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From "Production Hell" to "Delivery Hell" Tesla is at a Crossroads

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In what has already been a tumultuous year for Tesla (TSLA - Free Report) , iconoclastic CEO Elon Musk took to Twitter on Sunday to address a customer complaint about long wait times for deliveries of Model 3 autos. The customer appeared to be aware that the car she had ordered had been delivered to a nearby railway depot, but that Tesla was not yet able to make the final delivery to her.

Obviously, this is the final and arguably the most important piece in the Tesla puzzle. We’ve spent the last several months making prognostications about Tesla’s ability to produce large numbers of it’s first mass-market vehicle, analyzing their use of capital, speculating about Musk’s (now-scrapped) plan to take the company private and scratching our heads about some of his eccentric tweets and public appearances.

While all of that has made for many interesting and intriguing stories, what happens in the next few months will likely define the trajectory of Tesla for years to come. After all, the main goal for any business is to deliver their products to paying customers. We’re about to find out how well Tesla is able to do just that.

Part of the allure about Tesla to investors, despite their somewhat non-conventional operation and questionable valuation, is that there have been over 400,000 paying customers waiting over two years for a Model 3. Though specific details about the margin Tesla will achieve on the car remain uncertain, it’s extremely likely that if they can reach the goal of producing 10,000 Model 3s per week – and get them delivered to eager customers – they will become cash flow positive and profitable on a net basis in the next two or three quarters.

Much of the news about Tesla this year has had a common theme – growing pains. Starting an automobile company from scratch is an enormously complicated endeavor. It took Ford (F) and General Motors (GM) more than a century of evolution to become the global giants that they are today and it certainly hasn’t been an easy road, even for them. Musk pointed out recently that there are only two American car companies that have never gone bankrupt – Ford and Tesla.

Tesla has done a remarkable job in making the transition from a niche manufacturer of innovative – albeit very expensive – automobiles on a relatively small scale to a company that produces what is about to be the best selling mid-sized premium sedan in the U.S. Despite the frustrations of customers who have seen their deliveries delayed, it seems as though the finish line is finally in sight. After reported problems in the parts supply chain, manufacturing headaches and the expansion of production facilities and man-hours to their absolute extremes, Tesla is finally about to start getting those cars into the hands of customers – and collecting checks.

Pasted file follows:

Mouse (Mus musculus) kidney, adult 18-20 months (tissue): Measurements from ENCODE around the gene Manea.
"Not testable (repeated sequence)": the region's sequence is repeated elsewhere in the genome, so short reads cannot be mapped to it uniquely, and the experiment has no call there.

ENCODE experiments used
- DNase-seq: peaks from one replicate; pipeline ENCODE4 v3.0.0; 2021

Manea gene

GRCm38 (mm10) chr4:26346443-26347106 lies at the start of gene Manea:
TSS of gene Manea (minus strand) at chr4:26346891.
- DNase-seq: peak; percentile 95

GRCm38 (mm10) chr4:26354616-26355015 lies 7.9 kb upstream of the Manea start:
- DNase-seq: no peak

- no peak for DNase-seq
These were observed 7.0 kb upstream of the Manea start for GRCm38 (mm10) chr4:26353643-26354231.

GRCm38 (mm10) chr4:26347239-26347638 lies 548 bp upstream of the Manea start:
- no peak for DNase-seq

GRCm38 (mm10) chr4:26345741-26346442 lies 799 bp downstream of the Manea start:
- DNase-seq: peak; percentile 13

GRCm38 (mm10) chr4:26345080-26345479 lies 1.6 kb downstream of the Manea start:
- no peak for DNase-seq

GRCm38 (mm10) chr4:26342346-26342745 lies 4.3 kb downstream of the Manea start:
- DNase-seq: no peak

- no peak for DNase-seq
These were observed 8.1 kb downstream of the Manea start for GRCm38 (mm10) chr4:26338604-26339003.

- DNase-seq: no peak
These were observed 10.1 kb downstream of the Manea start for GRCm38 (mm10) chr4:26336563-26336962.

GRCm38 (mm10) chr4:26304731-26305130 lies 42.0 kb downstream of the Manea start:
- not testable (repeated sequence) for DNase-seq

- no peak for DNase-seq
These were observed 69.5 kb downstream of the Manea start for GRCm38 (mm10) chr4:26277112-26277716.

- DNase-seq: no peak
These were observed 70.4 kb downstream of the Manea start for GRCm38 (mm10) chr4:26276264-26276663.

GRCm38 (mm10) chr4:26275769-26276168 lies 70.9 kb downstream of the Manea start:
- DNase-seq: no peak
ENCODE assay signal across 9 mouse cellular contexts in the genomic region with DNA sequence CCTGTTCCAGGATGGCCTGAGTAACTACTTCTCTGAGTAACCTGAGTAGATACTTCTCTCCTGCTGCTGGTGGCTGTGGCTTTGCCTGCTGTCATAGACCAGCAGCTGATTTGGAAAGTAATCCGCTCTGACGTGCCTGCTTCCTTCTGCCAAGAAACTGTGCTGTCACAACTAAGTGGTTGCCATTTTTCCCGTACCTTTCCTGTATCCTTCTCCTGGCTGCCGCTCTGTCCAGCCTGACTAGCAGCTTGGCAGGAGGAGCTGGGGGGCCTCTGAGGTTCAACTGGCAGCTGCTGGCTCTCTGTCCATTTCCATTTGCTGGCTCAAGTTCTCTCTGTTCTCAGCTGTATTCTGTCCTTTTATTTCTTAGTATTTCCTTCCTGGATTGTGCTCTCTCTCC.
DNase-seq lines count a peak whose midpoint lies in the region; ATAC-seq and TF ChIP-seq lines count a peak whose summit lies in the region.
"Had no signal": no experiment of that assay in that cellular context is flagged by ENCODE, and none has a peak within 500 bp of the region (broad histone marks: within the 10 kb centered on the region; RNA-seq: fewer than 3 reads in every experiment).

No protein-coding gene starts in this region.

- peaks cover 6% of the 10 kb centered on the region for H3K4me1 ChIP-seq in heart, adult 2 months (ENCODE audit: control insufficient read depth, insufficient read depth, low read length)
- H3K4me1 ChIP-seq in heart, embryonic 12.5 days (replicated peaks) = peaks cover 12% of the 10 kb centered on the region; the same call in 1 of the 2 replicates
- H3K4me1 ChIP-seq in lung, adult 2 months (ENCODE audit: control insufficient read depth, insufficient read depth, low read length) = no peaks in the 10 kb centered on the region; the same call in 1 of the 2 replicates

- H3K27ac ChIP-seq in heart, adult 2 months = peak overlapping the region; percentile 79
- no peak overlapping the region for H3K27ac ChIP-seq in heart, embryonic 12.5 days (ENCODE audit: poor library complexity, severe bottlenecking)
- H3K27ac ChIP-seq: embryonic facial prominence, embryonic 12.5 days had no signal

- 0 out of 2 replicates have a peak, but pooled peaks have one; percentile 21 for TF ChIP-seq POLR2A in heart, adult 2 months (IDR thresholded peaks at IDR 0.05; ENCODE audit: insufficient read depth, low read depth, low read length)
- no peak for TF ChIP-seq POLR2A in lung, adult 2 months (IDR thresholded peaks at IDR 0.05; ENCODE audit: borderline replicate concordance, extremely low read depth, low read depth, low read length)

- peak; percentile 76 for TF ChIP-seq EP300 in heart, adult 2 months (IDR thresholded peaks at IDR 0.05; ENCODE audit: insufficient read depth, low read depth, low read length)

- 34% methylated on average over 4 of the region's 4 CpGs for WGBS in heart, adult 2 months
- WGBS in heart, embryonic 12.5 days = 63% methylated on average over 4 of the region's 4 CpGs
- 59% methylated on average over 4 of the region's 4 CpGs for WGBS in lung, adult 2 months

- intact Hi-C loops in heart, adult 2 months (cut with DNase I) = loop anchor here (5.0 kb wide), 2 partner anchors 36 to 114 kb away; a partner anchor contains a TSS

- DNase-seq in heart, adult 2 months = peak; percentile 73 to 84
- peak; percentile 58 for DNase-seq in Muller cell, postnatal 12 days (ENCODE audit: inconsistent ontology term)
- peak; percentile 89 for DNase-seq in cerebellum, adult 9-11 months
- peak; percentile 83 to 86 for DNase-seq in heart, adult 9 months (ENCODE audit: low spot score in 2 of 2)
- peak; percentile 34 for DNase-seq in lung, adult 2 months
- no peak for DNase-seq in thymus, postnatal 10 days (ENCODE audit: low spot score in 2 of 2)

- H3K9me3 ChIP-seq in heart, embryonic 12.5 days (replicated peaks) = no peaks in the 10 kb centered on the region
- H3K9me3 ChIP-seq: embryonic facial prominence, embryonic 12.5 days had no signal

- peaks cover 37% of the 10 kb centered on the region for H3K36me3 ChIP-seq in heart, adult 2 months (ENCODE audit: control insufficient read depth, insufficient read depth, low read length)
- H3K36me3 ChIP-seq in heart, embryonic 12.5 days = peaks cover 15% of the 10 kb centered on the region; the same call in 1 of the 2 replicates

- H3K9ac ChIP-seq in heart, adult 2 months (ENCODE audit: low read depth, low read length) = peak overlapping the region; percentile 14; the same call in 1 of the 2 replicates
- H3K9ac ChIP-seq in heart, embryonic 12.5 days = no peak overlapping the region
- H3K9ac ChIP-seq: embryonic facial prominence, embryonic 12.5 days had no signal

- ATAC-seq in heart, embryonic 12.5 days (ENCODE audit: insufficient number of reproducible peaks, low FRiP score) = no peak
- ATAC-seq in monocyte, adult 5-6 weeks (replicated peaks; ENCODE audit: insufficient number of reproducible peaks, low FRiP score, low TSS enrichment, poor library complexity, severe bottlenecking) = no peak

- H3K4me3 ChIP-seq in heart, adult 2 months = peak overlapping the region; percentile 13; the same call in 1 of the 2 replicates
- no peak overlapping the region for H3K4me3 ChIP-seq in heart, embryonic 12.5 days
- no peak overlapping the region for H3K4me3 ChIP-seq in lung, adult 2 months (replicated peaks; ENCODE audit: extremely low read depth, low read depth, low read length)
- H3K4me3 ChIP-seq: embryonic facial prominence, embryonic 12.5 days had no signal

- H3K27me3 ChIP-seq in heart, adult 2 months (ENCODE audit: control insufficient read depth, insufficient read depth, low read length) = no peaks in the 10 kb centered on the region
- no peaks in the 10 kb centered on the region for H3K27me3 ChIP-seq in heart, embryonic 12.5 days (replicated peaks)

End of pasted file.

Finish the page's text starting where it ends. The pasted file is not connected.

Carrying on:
Throughout this journey, Tesla and Musk have shown a unique ability to adjust their operations on the fly in response to unexpected difficulties. It shouldn’t be all that surprising that there are some bottlenecks in the delivery process as they try to get all of those cars through the final step – delivery.

The finish line is in sight. Musk himself said that this problem is “more tractable” than previous production issues and recent experience would suggest that Tesla has become adept at quickly overcoming these types of hurdles. In July, they introduced a “5 minute sign and drive” delivery process that allows reservation holders to complete most of the paperwork and the process of acquainting themselves with the features of their new car online before they go to the dealership, driving away in as little as five minutes.

The steps outlining the new delivery process were sent in this communication to reservation holders:

Everyone who’s ever run a business knows that there are always unanticipated problems that creep up and have to be dealt with. Even the most established companies have to improvise from time to time to improve their operations in the face of changing conditions, but no one has done as much of it in a short time the way Tesla has.

We’ll still need to see the next quarterly earnings report, due on November 7th, to put hard numbers on Tesla’s efforts to sell a serious number of affordable electric vehicles to an eager set of customers - as well as get our first hard look at the critical gross margins on those sales – but right now, having finished cars only a few days or weeks away from delivery to reservation holders with their checkbooks in their hands seems like a good problem to have.

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